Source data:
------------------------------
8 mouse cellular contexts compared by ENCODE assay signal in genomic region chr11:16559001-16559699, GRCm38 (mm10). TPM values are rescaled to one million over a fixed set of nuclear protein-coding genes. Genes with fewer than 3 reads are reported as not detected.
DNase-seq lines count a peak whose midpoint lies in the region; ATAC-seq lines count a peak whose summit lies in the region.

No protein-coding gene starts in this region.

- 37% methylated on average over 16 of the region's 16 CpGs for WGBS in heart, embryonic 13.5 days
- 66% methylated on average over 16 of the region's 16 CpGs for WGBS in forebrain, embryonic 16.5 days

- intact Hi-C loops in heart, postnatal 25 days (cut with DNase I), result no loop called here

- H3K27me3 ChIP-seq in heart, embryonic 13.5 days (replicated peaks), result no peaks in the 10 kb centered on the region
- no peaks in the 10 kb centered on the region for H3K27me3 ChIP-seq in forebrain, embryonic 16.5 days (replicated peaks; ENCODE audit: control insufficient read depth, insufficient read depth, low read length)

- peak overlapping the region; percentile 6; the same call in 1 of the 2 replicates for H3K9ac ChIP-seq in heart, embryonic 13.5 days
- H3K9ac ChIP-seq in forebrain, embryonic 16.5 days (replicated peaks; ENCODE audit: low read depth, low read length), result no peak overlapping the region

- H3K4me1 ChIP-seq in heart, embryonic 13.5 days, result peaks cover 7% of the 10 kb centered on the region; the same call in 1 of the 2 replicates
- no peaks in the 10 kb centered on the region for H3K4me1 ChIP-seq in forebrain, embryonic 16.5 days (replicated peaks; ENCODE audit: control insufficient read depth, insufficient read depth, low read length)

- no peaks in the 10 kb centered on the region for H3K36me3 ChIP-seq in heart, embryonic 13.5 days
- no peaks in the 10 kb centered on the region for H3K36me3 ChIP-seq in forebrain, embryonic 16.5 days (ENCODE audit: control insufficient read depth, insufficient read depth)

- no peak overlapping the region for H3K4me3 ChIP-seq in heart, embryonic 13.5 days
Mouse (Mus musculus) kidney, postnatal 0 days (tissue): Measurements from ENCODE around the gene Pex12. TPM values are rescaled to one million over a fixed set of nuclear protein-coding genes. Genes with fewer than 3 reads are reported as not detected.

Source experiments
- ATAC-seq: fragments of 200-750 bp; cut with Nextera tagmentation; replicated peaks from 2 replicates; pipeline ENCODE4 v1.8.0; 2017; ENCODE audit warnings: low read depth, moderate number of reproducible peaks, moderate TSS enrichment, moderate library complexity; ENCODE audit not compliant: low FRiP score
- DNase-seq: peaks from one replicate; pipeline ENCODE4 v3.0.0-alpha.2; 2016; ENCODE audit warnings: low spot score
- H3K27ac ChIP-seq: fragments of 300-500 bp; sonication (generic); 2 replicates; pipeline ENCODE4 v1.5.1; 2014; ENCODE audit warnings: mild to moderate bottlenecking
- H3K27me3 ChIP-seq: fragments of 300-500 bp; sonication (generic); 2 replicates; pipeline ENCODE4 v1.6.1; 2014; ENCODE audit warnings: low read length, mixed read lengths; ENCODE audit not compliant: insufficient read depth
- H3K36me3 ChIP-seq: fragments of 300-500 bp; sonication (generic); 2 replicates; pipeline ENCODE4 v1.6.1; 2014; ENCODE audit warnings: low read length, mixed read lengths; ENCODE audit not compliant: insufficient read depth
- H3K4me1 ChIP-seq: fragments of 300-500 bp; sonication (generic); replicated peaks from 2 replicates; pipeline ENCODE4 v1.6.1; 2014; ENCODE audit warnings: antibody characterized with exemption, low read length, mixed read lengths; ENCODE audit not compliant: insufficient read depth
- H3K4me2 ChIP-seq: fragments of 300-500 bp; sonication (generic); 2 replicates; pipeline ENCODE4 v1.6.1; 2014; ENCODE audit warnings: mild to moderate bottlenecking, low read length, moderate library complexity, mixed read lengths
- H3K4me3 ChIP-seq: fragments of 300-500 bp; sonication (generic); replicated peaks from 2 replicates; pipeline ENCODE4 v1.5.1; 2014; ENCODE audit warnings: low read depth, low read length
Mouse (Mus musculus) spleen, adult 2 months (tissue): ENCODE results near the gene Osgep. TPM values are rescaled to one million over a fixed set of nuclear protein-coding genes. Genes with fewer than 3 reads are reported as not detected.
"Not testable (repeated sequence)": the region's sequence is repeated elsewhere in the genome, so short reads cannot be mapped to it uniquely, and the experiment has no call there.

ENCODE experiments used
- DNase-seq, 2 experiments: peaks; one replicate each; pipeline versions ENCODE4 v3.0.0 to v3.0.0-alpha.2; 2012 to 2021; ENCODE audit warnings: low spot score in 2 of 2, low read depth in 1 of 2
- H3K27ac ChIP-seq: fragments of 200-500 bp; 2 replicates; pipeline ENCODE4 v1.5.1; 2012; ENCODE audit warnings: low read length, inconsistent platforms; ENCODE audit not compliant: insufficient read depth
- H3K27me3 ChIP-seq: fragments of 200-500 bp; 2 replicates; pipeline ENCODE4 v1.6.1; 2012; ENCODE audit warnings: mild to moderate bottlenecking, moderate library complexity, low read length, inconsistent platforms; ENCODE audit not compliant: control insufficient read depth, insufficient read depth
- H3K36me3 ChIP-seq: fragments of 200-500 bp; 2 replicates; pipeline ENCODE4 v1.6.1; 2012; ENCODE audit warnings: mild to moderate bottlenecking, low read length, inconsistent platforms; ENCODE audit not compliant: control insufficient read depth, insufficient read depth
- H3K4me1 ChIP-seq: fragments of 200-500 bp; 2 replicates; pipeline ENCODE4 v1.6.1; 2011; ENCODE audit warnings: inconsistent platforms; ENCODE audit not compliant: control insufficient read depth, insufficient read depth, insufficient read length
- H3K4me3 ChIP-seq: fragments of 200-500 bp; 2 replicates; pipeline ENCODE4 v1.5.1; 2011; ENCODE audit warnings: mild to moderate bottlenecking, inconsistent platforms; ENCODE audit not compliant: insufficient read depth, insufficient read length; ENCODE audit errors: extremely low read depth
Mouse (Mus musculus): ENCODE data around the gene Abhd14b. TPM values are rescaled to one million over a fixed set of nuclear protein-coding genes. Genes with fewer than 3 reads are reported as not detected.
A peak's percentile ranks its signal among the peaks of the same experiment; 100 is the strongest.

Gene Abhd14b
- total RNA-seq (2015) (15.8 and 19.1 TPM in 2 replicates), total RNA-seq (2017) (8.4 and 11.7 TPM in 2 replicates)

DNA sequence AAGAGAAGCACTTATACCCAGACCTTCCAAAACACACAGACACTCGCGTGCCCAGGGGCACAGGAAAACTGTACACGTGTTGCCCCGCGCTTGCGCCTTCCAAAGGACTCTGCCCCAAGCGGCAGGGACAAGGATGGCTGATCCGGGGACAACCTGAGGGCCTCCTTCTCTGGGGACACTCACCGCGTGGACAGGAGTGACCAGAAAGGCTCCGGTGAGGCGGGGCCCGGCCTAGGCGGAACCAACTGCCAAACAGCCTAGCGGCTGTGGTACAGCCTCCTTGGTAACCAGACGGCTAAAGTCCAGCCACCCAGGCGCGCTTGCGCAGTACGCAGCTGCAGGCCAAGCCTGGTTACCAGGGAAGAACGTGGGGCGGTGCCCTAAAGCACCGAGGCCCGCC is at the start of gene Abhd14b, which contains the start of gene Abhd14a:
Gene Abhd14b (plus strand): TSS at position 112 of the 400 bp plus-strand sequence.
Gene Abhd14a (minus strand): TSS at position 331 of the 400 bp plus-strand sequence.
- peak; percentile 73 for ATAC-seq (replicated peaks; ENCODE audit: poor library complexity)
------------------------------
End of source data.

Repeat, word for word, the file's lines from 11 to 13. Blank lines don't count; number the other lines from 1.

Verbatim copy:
- H3K4me1 ChIP-seq in heart, embryonic 13.5 days, result peaks cover 7% of the 10 kb centered on the region; the same call in 1 of the 2 replicates
- no peaks in the 10 kb centered on the region for H3K4me1 ChIP-seq in forebrain, embryonic 16.5 days (replicated peaks; ENCODE audit: control insufficient read depth, insufficient read depth, low read length)

- no peaks in the 10 kb centered on the region for H3K36me3 ChIP-seq in heart, embryonic 13.5 days